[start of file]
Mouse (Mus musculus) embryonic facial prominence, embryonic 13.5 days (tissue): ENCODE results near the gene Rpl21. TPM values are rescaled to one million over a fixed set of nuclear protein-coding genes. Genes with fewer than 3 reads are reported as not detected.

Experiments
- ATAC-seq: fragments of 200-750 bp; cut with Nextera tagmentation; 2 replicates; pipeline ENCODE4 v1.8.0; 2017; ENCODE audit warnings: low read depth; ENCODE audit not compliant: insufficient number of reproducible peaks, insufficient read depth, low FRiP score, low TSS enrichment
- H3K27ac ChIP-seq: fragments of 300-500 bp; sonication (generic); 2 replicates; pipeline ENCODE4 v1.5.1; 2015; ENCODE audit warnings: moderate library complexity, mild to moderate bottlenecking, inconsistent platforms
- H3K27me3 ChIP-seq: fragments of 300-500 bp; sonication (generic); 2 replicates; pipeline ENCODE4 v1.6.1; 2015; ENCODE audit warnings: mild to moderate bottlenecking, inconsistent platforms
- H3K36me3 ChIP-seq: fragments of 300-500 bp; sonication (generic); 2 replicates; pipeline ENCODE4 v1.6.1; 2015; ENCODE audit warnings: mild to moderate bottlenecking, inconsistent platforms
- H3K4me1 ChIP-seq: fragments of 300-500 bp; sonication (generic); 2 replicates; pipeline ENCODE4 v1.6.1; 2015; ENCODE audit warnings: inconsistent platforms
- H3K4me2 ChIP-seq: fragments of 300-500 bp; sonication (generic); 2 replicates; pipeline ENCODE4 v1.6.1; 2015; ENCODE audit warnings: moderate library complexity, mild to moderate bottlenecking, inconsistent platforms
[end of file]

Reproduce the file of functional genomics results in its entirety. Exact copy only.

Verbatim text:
Mouse (Mus musculus) embryonic facial prominence, embryonic 13.5 days (tissue): ENCODE results near the gene Rpl21. TPM values are rescaled to one million over a fixed set of nuclear protein-coding genes. Genes with fewer than 3 reads are reported as not detected.

Experiments
- ATAC-seq: fragments of 200-750 bp; cut with Nextera tagmentation; 2 replicates; pipeline ENCODE4 v1.8.0; 2017; ENCODE audit warnings: low read depth; ENCODE audit not compliant: insufficient number of reproducible peaks, insufficient read depth, low FRiP score, low TSS enrichment
- H3K27ac ChIP-seq: fragments of 300-500 bp; sonication (generic); 2 replicates; pipeline ENCODE4 v1.5.1; 2015; ENCODE audit warnings: moderate library complexity, mild to moderate bottlenecking, inconsistent platforms
- H3K27me3 ChIP-seq: fragments of 300-500 bp; sonication (generic); 2 replicates; pipeline ENCODE4 v1.6.1; 2015; ENCODE audit warnings: mild to moderate bottlenecking, inconsistent platforms
- H3K36me3 ChIP-seq: fragments of 300-500 bp; sonication (generic); 2 replicates; pipeline ENCODE4 v1.6.1; 2015; ENCODE audit warnings: mild to moderate bottlenecking, inconsistent platforms
- H3K4me1 ChIP-seq: fragments of 300-500 bp; sonication (generic); 2 replicates; pipeline ENCODE4 v1.6.1; 2015; ENCODE audit warnings: inconsistent platforms
- H3K4me2 ChIP-seq: fragments of 300-500 bp; sonication (generic); 2 replicates; pipeline ENCODE4 v1.6.1; 2015; ENCODE audit warnings: moderate library complexity, mild to moderate bottlenecking, inconsistent platforms